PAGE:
Second, Petrovic's claims brought under the Americans with Disabilities Act of 1990 ("ADA") fail. Because Defendants are not Petrovic's employer, the Court turns to Title II of the ADA, which applies to public services and provides that "no qualified individual with a disability shall, by reason of such disability, be excluded from participation in or be denied the benefits of the services, programs, or activities of a public entity."
42 U.S.C. § 12132; Wisconsin City. Serv., Inc. v. City of Milwaukee, 465 F.3d 737, 750 (7th Cir. 2006). Title II clarifies that "public entity" refers to: (1) "any State or local government;" (2) "any department, agency ... or other instrumentality of a State ... or local government;" and (3) "the National Railroad Passenger Corporation, and any other commuter authority." Id. § 12131(1)(A)-(C); see also United States v. Georgia, 546 U.S. 151, 154, 126 S.Ct. 877, 163 L.Ed.2d 650 (2006); Radaszewski v. Maram, 383 F.3d 599, 607 (7th Cir. 2004). Because Petrovic does not allege that any of the Defendants is a public entity, he has not sufficiently stated an ADA claim. See Arnett, 658 F.3d at 751.
Meanwhile, Petrovic's conspiracy claim brought pursuant under 42 U.S.C. 1985(3) fails because he has not alleged that any of the Defendants, who are private actors, conspired with a state actor to deprive him of his constitutional rights. See Fairley v. Andrews, 578 F.3d 518, 526 (7th Cir. 2009). Similarly, Petrovic brings a criminal conspiracy claim pursuant to 720 ILCS 5/8-2. Under Illinois law, however, the State's Attorney has the exclusive discretion to initiate and manage criminal prosecutions -- not the victim or the criminal defendant. See People v. Davis, 213 Ill.2d 459, 478-79, 290 Ill.Dec. 580, 821 N.E.2d 1154 (2004). Also, Petrovic brings a claim under the Illinois Human Rights Act, but has failed to allege that he has taken the necessary procedural steps to file a case in federal court. See 775 ILCS 5/8-111.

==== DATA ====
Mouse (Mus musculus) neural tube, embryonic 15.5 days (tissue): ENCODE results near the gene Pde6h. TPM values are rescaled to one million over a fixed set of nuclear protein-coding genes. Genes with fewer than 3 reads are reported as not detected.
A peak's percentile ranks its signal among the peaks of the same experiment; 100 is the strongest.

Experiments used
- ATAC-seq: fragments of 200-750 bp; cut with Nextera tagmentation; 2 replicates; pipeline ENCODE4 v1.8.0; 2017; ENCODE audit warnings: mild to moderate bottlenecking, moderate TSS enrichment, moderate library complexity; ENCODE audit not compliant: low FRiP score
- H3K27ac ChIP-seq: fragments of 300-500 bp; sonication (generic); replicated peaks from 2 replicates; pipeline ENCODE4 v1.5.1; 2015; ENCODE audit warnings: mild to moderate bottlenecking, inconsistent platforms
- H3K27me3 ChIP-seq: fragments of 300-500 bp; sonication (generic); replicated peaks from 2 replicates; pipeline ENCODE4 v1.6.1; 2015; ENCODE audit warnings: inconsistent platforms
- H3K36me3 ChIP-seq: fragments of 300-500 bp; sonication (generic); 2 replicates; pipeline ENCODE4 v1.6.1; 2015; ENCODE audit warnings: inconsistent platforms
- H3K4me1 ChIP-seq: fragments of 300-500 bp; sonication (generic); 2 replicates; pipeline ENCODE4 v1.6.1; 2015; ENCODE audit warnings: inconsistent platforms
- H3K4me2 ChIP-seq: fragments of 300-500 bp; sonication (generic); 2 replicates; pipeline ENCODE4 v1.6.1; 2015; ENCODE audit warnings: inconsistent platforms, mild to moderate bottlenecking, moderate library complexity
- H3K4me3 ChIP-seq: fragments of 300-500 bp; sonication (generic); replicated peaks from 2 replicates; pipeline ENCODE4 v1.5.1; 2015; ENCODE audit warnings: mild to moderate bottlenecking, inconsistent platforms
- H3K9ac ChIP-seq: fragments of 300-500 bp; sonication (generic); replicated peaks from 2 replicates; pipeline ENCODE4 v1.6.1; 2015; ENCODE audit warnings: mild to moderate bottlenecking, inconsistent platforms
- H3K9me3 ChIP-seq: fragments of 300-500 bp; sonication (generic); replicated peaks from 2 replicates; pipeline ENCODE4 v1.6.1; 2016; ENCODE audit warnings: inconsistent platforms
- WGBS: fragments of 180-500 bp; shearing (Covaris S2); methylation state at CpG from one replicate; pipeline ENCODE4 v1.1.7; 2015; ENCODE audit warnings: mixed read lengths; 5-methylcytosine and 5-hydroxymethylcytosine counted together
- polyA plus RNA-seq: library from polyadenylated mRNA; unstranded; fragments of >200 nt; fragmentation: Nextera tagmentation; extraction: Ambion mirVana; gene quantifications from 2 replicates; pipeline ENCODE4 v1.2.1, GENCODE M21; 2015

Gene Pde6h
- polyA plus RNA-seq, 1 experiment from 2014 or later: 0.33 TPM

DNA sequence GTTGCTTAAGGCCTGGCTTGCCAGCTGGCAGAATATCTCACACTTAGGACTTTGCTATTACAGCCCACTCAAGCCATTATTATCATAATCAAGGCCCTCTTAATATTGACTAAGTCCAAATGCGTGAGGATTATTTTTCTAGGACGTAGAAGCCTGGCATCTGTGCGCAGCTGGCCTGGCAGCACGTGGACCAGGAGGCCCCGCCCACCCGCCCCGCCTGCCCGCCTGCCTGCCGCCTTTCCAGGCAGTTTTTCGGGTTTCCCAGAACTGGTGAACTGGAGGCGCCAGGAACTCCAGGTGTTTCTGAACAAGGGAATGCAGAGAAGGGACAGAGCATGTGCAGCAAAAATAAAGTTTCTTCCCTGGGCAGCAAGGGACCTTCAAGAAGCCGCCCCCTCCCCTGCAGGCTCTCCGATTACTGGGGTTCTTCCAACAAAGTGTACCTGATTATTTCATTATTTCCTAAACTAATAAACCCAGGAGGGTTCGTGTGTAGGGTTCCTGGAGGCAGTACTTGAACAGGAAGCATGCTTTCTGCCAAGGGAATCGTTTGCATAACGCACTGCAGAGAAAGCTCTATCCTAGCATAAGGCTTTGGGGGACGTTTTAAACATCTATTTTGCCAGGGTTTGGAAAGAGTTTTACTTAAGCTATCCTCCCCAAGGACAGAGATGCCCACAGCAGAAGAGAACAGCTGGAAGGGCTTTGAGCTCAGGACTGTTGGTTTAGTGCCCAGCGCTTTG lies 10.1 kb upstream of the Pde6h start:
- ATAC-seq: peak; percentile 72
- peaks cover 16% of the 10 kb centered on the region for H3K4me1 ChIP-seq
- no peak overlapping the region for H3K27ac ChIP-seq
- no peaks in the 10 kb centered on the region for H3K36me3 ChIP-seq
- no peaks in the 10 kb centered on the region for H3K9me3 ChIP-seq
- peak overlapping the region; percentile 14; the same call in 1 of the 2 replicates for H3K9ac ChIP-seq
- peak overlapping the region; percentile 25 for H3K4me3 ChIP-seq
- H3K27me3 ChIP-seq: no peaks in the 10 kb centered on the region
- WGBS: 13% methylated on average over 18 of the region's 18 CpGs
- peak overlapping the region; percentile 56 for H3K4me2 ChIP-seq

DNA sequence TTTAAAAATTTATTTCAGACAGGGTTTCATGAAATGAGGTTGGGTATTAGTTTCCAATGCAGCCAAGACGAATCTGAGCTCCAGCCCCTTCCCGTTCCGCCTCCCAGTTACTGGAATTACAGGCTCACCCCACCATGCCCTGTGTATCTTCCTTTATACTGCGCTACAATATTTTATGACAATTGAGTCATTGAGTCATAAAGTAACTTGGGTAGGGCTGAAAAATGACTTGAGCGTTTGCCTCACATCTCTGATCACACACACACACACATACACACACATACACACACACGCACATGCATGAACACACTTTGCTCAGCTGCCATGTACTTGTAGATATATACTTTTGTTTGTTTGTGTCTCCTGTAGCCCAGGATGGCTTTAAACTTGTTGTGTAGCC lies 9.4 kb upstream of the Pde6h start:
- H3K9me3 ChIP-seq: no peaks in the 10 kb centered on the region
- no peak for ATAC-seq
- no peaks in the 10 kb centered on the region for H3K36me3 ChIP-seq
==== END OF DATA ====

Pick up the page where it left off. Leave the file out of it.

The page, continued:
Moreover, many of Petrovic's claims are untimely under the two year statute of limitations for claims brought under 42 U.S.C. § 1983, including his Thirteenth Amendment claim. See Draper v. Martin, 664 F.3d 1110, 1113 (7th Cir. 2011) ("In Illinois, the statute of limitations period for § 1983 claims is two years."). And, although Petrovic's claim brought pursuant to 42 U.S.C. §1981 is not time-barred under the applicable four year statute of limitations, see Smith v. Bray, 681 F.3d 888, 896 n.2 (7th Cir. 2012), his 42-page Complaint consists of allegations that do not support his reverse discrimination claim. In particular, to properly allege a reverse discrimination claim, a plaintiff must allege background circumstances that are sufficient to demonstrate that the defendant has a reason or inclination to discriminate invidiously against whites or that there is something "fishy" about the facts. See Hague v. Thompson Distrib. Co., 436 F.3d 816, 821 (7th Cir. 2006). Here, viewing the allegations in a light most favorable to Petrovic, there is nothing fishy about Enterprise asking Petrovic to verify his income before renting him a car, especially because he was not paying with a credit card like the non-white individuals to whom Enterprise rented cars on October 31, 2008. As such, Petrovic has failed to state a claim upon which relief can be granted. See Arnett, 658 F.3d at 751.